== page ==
The problem wasn’t the aim for correct doctrine, but the divorce of these systematic categories from an overall missiological aim. At one time, evangelical leaders chastised the church for having Fit Bodies and Fat Minds,[6] yet the corrective has often been Fit Minds and Fat Mission. Jesus’ missionary command for global disciple-making gets reduced to a more manageable interpretation of scholastic ‘discipleship.’

The majority of biblical academics would appropriately note that pastoral ministry includes the task preaching and teaching, a goal that is well-defined from Paul’s commendation to his protégés regarding their task and the qualifications used to select a faithful leadership (2 Tim 4:2; 1 Tim 3:2; Titus 1:9). Yet, three cultural conclusions do not naturally follow from this premise.

First, it is not the case that this preaching/teaching ministry is the sole, or even primary, function of a pastor. A cultural “call to preach” does not naturally emerge from the biblical record. Second, this preaching/teaching ministry need not exclusively flow from the pulpit on any given Sunday. It can also define the interpersonal ministry of the leaders who bring God’s word to bear on the lives of those they love and lead throughout the week. Finally, the task of preaching/teaching is not solely the domain of church leaders; this is the life-on-life ministry of all those who are in Christ to one another.

Another motive may be more sinister in the development of the pastor-teacher evolution. Our broken human nature bends, apart from a great work of God’s Spirit, to playing it safe and leaning into aspects of life and ministry that we can control. An industrialized expository process that requires a pastor to spend 20 hours a week in private study is certainly a more controlled, safe environment than working on the front lines of ministry to the lost and equipping others to engage in the messiness of mission to the broken, wayward, and outcast.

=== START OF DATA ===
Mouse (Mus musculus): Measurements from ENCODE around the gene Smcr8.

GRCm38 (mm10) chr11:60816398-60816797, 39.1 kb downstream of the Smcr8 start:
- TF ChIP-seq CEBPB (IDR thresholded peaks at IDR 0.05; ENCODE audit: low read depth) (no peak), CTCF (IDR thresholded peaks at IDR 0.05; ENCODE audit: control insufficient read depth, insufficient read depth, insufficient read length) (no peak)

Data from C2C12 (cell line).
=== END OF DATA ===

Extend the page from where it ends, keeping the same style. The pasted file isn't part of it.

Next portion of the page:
Certainly, the work of public speaking is daunting for some and careful study may not always come easy, but over time such work can often become an excuse for personal missional engagement. It’s far easier to present a polished 40-minute homily to an audience of semi-sympathizers (who can’t speak back) than it is to apply those same truths to share the gospel with an unconvinced outsider.

Again, people like Alejandro are left in the dark. His gifts lie in areas of evangelism and mission. He’s never been to seminary and quickly feels insecure when others start to elucidate on minute theological gradations. If he spends more than two hours in isolated study, his left leg starts to twitch and he’s antsy to go do something with what he’s learning. And when he does do something, he often finds himself corrected by professor-pastors who feel that he minimized or that he has overemphasized some aspect of gospel truth.[7]

The Pastor as a Care Giver